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Isang Yun, An Intercultural Composer: Reflections on Korean Culture, Politics and Traditions
Individual Paper Presenter(s)
Yoon Joo Hwang
University of Central Florida, United States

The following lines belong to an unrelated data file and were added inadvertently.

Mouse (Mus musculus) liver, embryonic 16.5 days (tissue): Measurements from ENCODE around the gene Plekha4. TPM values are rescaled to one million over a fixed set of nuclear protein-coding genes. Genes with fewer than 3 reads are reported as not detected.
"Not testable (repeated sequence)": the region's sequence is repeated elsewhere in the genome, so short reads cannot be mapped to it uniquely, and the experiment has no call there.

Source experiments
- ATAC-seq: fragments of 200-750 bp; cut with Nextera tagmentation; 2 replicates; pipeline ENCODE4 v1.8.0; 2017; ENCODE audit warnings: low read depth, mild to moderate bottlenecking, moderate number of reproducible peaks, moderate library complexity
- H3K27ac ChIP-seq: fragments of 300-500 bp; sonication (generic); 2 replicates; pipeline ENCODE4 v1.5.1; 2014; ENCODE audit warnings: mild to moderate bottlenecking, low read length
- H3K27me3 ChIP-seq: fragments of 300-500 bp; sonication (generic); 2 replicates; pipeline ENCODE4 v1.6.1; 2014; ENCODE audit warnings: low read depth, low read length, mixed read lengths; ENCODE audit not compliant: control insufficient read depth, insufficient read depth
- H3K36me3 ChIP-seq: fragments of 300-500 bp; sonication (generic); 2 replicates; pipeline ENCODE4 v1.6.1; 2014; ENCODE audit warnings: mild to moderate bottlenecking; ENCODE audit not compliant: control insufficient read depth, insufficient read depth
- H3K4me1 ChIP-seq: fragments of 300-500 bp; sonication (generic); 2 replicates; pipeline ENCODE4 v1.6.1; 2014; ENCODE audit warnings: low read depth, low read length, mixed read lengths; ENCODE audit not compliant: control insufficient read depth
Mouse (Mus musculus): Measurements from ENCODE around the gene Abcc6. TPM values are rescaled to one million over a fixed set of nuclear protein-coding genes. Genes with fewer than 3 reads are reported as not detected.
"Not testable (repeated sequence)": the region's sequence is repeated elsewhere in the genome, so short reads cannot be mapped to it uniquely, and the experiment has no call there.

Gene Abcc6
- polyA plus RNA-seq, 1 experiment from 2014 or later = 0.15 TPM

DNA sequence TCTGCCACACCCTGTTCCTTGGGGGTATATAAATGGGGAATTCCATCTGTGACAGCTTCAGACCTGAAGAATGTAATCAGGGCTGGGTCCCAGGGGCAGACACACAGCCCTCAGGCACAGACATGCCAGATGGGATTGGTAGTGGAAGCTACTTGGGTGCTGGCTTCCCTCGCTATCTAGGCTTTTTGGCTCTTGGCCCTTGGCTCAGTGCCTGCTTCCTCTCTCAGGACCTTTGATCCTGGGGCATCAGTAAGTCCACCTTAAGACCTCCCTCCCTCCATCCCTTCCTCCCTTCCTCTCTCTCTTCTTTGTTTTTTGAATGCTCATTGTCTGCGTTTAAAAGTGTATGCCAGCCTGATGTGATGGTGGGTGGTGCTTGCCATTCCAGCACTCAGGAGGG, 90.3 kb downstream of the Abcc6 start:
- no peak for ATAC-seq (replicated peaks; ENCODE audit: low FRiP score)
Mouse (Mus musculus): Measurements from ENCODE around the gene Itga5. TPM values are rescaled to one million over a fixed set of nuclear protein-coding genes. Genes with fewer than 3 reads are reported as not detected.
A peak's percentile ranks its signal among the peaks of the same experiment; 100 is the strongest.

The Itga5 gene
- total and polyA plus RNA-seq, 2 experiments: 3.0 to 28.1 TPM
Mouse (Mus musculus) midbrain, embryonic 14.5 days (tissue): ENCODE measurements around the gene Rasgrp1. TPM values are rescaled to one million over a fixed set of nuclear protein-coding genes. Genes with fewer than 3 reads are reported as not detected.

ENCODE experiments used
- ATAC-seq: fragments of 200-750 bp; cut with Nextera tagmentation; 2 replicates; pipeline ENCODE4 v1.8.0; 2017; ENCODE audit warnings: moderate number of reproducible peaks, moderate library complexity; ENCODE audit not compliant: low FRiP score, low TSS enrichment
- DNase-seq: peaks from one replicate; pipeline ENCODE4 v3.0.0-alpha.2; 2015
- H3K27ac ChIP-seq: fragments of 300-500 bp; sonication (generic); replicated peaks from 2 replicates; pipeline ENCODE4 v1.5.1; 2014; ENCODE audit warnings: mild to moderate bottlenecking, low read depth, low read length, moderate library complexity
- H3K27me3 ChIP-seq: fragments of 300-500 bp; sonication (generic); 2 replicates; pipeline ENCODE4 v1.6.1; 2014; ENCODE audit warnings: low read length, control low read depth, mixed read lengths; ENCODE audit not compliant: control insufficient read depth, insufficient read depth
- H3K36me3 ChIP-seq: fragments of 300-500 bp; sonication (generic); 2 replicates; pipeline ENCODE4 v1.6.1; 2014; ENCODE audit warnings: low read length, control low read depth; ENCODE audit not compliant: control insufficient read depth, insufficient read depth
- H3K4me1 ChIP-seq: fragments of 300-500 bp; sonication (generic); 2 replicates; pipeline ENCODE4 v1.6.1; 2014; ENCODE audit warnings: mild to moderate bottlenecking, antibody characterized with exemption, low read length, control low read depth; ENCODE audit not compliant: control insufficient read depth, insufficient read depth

Music is a powerful and dynamic language that reflects culture, tradition and politics and is particularly well suited to examining these ideologies via its cross-cultural reach. The Korean German composer Isang Yun created own his musical language and voice, combining both Western musical forms of the European avant-garde and influences from East Asian culture and philosophies. The dramatic political situations of twentieth-century Korea strongly influenced Yun’s life and works. His early years witnessed the Japanese occupation, the Korean War, the division of the peninsula into North and South Korea, and the dictatorship of Park Chung Hee. Yun was accused of being a communist spy and imprisoned in South Korea during the East Berlin Spy Incident (1967), and ultimately lived in exile in Germany for the rest of his life. His music was banned in Korea; as a result, most Koreans learned of him and his works much later than scholars in other countries. Furthermore, his political experience is reflected in his works. Yun sought to make his music a bridge between South and North Korea despite their tensions and differing ideologies. His origins and his political experiences led him to express in music the quintessentially Korean emotion of 한 (Han), longing and nostalgia; thus Yun’s musical inventions sought to express an essence of “Koreanness” in his works.